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|Emily Elizabeth Dickinson was born Dec. 10, 1830, in
Amherst, Mass., into a severely religious, puritanical family that
had lived in New England for eight generations. She was educated
at Amherst Academy and at Mount Holyoke Female Seminary, South
Hadley, Mass. A high-spirited and active young woman, Dickinson later
withdrew from society; virtually her only contact with her friends
was through her whimsical and epigrammatic letters. The traditional
reason given for her reclusive life-that she suffered a romantic
disappointment-is debated by modern scholars.
Throughout the remainder of her life Dickinson wrote poetry of a profoundly original nature. The first contemporary literary figure to become aware of her existence as a poet was clergyman and author Thomas Higginson. Although Higginson recognized her genius and became her lifelong correspondent and literary mentor, he advised her not to publish her work because of its violation of contemporary literary convention. Her other literary friend, the novelist Helen Jackson (1830-85), however, tried unsuccessfully to persuade her to publish a collection of her poetry. After Dickinson's death, nearly 2000 poems, many only fragments, were found among her papers. From this mass of material Higginson and Mabel Loomis Todd (1856?-1932) edited the first published selection of her work, Poems (1890), which enjoyed great popular success. Todd never spoke to Dickinson, but glimpsed her once through a doorway.
Recent research suggests the influence on her poetry of two among the several men and women important in her life: Charles Wadsworth (1814-82), a Philadelphia clergyman, and Otis P. Lord (1812-84), her father's friend.
Dickinson most frequently wrote her poems, compressed into brief stanza forms, in a few different combinations of iambic tetrameter and trimeter lines (see VERSIFICATION). She employed simple rhyme schemes and varied the effects of these schemes by partial rhyming (for example, "tune" with "pain"), a device common among many poets of the following century. Her language is simple, but her complex syntax draws a rich variety of connotations from many common words. Her imagery and metaphors derive both from an acute observation of nature and from an imagination often as playful in thought and witty in expression as that of the English metaphysical poets of the 17th century. Earlier editings eliminated Dickinson's characteristic use of dashes that serve to convey the rhythm and power of her thought.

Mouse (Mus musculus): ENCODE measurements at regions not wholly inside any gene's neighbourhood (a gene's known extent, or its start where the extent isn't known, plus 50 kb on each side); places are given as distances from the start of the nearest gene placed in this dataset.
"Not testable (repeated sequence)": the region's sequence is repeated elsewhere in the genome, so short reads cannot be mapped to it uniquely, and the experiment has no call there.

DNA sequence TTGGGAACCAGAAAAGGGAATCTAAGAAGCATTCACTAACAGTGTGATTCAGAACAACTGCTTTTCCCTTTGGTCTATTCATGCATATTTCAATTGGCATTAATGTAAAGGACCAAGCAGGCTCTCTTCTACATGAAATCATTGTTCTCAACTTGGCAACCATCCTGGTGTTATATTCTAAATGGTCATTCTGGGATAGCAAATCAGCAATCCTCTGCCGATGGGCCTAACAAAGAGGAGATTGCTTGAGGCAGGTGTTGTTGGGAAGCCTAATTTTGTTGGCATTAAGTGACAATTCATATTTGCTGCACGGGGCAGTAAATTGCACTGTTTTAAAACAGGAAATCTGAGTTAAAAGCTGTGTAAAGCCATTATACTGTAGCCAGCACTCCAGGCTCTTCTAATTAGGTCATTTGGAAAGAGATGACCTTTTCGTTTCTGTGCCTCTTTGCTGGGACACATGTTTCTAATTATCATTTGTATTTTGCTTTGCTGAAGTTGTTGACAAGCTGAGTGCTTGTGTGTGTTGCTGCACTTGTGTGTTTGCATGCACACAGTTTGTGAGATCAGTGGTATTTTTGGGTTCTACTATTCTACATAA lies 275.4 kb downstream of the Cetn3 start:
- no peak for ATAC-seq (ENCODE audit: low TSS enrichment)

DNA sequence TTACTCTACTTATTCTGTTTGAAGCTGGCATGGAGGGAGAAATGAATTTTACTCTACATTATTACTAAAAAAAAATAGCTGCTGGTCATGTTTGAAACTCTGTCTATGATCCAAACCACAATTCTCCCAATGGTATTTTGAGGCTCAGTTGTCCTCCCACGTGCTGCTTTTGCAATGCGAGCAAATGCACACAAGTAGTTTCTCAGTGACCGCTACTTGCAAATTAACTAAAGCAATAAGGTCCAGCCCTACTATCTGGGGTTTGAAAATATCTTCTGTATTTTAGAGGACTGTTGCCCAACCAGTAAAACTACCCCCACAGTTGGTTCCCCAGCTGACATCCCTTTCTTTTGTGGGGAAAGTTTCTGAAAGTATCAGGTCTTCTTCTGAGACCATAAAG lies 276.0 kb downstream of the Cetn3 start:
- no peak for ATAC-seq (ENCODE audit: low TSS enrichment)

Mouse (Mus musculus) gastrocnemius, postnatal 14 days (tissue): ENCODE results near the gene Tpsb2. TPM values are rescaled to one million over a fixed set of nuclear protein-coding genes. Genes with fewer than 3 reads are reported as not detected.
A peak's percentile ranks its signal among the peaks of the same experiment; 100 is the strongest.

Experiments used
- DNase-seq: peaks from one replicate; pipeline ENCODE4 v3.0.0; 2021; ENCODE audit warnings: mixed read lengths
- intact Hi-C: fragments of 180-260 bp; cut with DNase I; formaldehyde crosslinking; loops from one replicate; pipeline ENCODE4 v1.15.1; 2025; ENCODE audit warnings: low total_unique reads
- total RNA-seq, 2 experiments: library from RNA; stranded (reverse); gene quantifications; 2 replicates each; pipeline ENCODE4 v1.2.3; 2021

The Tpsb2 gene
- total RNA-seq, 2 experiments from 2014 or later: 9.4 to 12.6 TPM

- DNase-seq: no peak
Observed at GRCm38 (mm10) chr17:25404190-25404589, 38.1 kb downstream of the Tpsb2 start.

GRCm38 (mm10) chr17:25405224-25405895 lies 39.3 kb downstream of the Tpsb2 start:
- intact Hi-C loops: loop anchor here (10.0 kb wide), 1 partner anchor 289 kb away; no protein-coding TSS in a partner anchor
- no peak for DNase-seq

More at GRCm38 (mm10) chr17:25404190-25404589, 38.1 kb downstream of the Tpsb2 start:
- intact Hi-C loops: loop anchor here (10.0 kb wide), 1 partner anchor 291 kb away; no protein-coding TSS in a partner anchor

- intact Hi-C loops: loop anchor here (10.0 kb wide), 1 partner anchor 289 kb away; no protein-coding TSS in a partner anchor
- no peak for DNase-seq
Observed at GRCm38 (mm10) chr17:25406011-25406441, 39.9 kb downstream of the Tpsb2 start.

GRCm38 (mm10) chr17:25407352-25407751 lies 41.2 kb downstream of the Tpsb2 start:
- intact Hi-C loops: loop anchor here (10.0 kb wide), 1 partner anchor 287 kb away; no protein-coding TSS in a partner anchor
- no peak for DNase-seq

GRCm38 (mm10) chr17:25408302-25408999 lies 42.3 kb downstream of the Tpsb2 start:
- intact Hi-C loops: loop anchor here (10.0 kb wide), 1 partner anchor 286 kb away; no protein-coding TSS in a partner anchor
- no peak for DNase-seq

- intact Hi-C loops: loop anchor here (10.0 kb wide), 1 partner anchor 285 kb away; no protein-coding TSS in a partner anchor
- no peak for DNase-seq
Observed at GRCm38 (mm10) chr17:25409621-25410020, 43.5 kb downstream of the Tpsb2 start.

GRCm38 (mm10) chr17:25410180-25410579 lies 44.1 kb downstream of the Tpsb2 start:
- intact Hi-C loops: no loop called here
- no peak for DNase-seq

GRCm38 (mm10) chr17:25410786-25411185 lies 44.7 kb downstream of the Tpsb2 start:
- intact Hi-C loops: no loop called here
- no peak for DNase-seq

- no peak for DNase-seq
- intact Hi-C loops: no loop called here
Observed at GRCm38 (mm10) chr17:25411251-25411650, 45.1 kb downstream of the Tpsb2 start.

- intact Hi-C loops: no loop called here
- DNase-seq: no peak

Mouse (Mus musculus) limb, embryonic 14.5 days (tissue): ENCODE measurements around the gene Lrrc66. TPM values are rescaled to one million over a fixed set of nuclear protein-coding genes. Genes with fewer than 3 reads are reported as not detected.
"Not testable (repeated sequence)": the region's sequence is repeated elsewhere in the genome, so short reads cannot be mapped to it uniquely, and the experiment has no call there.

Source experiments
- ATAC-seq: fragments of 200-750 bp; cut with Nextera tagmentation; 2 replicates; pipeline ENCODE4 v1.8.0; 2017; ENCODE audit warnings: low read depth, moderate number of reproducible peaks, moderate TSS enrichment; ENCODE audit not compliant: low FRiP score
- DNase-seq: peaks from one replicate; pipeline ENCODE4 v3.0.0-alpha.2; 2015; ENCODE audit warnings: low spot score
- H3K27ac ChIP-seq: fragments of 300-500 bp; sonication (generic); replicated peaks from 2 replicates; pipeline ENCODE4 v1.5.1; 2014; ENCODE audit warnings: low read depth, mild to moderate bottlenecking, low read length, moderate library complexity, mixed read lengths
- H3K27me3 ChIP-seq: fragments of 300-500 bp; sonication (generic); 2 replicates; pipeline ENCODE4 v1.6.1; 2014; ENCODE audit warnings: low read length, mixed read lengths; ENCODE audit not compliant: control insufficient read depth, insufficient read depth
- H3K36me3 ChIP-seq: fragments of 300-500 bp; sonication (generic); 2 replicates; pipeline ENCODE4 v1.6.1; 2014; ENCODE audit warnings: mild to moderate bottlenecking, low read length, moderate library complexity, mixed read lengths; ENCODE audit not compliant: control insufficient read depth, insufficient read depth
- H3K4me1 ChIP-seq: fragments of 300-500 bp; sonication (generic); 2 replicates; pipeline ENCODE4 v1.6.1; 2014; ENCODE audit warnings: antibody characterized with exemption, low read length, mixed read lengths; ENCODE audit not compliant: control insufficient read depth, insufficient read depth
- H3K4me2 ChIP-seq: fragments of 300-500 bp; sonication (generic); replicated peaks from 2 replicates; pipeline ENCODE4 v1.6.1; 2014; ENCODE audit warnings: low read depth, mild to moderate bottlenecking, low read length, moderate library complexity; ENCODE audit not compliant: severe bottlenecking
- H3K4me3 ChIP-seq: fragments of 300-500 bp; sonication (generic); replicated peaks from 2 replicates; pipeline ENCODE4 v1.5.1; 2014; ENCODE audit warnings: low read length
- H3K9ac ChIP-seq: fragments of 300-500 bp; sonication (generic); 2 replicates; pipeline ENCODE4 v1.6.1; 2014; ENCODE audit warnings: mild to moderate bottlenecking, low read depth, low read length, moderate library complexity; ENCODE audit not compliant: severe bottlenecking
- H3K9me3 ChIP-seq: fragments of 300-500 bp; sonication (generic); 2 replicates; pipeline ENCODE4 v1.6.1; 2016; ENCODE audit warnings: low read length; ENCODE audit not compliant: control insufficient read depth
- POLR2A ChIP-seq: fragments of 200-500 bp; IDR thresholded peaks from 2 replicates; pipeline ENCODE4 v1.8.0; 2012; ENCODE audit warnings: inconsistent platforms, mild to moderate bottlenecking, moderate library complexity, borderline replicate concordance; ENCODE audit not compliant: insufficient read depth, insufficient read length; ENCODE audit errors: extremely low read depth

The combination of universal themes, expressed with vivid personal feeling, and her use of familiar verse forms gives Dickinson's lyrics a mystical directness somewhat comparable to that found in the work of the English poet William Blake. In addition to the 1890 selection, her published works include Poems: Second Series (1891), Poems: Third Series (1896), and The Single Hound (1914). A complete edition of her poetry, restoring the original punctuation and typographic style, was published in 1960. A three-volume edition of her letters appeared in 1958. Dickinson died May 15, 1886.
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